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Buying a house I can't really afford
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Optione




 
 
 


Post  Thu, Feb 07 2019, 9:33 pm
Kiwi13 wrote:
I think it's fine to push yourselves a little bit in order to get into a bigger/better house. Many times that ends up being beneficial as income increases and housing values rise, but only if it's workable. We bought a house that's a bit more than we could comfortably afford (we qualified for the mortgage, but it was close) and we had to shift our budget to make it work. In our case it was a "now or never" kind of thing. Housing costs are rising faster than our income and there aren't any realistic rental options in our neighborhood. BUT, if buying the house would have meant financial ruin (ie. if we couldn't afford the mortgage, taxes, utilities, etc.) we wouldn't have done it.

What I'm saying is, if it's realistically doable, it might be worthwhile to do it even if it means reallocating your budget, doing without certain luxuries for a while, etc... but if it's going to break the bank and put you at risk of foreclosure or needing to skimp on essentials (basic groceries, utilities, etc.) then I wouldn't do it.

In general I'm not a huge fan of the "starter home" idea, but it depends on the area where you live and how long you're planning to stay in the house before trading up. Moving is expensive. Closing costs are expensive.

Good luck with your decision!

Exactly this.
And perhaps go through the process of preapproval and see what the bank will allow. -we did that and I found it helpful because it gave me a max on how much we could reallocate our budget to make it work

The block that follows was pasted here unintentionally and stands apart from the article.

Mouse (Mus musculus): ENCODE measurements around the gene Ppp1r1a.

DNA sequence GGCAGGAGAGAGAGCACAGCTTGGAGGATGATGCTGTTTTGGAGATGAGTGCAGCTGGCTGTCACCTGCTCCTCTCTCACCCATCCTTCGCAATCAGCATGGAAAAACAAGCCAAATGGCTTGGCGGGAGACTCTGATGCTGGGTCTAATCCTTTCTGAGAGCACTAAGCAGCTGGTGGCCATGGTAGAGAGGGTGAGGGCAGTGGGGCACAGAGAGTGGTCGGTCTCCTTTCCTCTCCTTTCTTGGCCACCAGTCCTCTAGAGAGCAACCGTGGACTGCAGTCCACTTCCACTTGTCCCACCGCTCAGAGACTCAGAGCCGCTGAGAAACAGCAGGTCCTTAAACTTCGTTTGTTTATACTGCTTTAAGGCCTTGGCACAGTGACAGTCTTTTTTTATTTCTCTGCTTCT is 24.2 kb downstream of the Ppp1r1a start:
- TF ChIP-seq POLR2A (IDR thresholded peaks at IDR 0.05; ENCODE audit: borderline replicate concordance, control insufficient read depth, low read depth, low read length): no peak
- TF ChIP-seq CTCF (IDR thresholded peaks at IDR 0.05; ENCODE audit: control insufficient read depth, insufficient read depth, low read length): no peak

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amother




Orchid


Post  Thu, Feb 07 2019, 9:54 pm
For those who are able to make it work... I'm very happy for them. But there are so many people who try this and are NOT able to make it work. This is such unwise advice.
Things come up. There are ALWAYS expenses. Water heaters, air conditioning units, etc are thousands of dollars. New roof, floods, etc etc- the list goes on and on. Plus what if G-d forbid you have a non-house related emergency come up?
We just purchased a new house. It is small. The backyard is quite big though which means there will be room to build onto the house in the future (G-d willing we will be able to do so at some point).

Do you have an accountant? I suggest go and speak to a financial advisor/accountant and really crunch numbers and figure this thing out. Not what you CAN pay but what would be wise- especially if you have emergency payments come up.
Owning a house really does come with so many extra expenses. My husband is super handy but even materials cost money and he can't do EVERYTHING. I'm glad we stuck to what we could really afford.
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amother